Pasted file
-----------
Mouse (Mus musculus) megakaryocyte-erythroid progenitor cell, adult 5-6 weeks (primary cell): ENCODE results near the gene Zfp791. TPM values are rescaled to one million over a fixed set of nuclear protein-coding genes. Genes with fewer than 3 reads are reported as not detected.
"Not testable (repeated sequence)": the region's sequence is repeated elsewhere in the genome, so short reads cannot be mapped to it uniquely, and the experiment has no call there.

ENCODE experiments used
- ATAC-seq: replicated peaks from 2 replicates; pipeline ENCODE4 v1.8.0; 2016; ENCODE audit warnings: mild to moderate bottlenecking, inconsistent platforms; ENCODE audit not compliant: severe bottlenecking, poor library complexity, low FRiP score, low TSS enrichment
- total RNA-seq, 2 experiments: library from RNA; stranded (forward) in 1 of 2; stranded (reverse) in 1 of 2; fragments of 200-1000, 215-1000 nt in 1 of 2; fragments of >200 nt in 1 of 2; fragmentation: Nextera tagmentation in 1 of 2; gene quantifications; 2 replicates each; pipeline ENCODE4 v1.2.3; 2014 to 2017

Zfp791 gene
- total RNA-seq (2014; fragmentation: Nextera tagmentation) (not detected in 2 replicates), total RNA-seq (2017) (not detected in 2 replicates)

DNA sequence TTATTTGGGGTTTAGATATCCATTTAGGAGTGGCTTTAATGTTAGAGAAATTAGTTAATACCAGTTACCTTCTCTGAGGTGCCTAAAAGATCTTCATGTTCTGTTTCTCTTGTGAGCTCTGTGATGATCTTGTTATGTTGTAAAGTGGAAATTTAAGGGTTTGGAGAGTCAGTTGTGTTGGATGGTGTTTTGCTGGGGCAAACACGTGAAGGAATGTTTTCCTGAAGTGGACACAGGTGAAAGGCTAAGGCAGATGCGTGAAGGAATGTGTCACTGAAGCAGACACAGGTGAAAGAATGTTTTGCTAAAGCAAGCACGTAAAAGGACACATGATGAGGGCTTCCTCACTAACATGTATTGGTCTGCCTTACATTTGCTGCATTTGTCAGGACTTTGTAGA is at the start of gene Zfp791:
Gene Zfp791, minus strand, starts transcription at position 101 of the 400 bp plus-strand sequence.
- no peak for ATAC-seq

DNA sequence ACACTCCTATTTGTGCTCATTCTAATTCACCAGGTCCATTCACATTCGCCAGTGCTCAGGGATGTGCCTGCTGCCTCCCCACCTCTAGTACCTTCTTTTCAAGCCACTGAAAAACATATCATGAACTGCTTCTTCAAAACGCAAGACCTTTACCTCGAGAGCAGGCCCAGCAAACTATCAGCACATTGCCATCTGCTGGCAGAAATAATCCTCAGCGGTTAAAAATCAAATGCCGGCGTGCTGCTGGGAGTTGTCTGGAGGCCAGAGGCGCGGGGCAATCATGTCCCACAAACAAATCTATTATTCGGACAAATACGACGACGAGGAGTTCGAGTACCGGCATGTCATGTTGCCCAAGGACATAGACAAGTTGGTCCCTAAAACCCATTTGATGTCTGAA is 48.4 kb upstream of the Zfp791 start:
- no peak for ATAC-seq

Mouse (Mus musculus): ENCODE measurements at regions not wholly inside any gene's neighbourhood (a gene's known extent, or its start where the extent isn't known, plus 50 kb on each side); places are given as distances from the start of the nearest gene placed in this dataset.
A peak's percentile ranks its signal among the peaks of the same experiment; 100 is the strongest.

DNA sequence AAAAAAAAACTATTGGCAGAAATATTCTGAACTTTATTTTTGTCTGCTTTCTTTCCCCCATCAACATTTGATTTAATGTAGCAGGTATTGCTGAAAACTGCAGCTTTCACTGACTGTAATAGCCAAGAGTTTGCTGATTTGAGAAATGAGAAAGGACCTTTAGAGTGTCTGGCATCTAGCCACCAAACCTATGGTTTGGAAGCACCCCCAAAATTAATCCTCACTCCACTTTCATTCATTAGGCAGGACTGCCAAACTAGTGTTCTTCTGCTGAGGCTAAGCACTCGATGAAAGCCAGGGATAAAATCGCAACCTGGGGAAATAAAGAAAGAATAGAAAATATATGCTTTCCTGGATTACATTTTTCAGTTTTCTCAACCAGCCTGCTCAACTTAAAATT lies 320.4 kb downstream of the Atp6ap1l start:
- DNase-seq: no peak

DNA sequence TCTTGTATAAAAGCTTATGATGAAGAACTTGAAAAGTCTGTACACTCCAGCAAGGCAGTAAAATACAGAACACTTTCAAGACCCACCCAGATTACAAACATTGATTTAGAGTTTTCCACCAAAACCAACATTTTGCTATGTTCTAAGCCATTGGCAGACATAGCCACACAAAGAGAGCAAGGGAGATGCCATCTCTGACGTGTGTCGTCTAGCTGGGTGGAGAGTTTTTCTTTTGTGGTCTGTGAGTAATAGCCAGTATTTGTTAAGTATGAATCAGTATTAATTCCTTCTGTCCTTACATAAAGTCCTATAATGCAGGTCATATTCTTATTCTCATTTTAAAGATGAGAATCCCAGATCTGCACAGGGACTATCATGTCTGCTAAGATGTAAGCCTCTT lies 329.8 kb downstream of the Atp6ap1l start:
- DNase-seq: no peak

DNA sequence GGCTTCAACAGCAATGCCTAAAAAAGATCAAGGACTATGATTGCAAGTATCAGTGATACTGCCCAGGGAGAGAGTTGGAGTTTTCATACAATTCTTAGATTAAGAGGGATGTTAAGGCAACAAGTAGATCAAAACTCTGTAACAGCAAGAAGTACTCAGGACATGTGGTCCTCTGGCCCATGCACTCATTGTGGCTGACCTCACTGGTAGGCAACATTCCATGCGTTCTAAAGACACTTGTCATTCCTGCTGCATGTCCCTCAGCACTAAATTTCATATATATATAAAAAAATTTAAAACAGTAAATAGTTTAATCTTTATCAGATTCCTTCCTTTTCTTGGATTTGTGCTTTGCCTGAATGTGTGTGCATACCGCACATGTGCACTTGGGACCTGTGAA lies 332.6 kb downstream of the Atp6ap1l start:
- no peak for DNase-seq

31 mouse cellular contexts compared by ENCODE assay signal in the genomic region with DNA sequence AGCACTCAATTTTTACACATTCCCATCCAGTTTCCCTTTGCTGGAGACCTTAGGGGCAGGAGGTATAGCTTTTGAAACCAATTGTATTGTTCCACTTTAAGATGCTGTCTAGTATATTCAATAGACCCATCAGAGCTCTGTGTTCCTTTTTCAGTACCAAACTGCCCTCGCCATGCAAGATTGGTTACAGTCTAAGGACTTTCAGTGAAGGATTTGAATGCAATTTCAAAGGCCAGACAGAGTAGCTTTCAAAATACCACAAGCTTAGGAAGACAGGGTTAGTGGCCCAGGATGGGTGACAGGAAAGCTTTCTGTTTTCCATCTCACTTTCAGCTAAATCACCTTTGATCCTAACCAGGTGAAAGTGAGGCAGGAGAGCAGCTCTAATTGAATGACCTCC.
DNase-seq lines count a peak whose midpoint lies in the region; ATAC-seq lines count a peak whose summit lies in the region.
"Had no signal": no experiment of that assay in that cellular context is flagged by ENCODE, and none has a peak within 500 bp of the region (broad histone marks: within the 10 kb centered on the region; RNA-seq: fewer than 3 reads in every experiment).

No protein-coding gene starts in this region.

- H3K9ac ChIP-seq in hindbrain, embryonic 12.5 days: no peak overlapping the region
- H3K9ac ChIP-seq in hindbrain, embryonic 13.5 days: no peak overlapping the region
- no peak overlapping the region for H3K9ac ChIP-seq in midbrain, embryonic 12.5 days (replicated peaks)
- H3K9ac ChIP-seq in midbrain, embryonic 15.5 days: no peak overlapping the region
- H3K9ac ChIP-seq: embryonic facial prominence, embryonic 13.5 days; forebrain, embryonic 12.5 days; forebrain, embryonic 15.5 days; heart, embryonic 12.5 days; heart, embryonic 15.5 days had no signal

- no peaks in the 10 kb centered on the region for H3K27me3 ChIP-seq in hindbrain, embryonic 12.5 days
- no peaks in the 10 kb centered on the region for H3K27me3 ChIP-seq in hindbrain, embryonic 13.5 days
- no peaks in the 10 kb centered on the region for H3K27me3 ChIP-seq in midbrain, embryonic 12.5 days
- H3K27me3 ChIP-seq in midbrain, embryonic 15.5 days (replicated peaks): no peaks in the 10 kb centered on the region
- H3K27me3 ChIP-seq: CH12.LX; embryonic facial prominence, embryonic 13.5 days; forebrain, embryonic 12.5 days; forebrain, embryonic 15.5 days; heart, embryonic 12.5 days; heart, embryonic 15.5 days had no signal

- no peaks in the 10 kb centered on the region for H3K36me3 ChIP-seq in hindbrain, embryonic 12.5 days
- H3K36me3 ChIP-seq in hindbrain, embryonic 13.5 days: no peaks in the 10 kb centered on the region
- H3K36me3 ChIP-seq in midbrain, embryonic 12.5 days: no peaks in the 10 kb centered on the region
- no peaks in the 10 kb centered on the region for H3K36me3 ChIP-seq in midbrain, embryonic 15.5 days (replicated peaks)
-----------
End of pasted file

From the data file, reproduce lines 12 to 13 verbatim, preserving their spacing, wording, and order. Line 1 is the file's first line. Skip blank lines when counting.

- no peak for ATAC-seq

Mouse (Mus musculus): ENCODE measurements at regions not wholly inside any gene's neighbourhood (a gene's known extent, or its start where the extent isn't known, plus 50 kb on each side); places are given as distances from the start of the nearest gene placed in this dataset.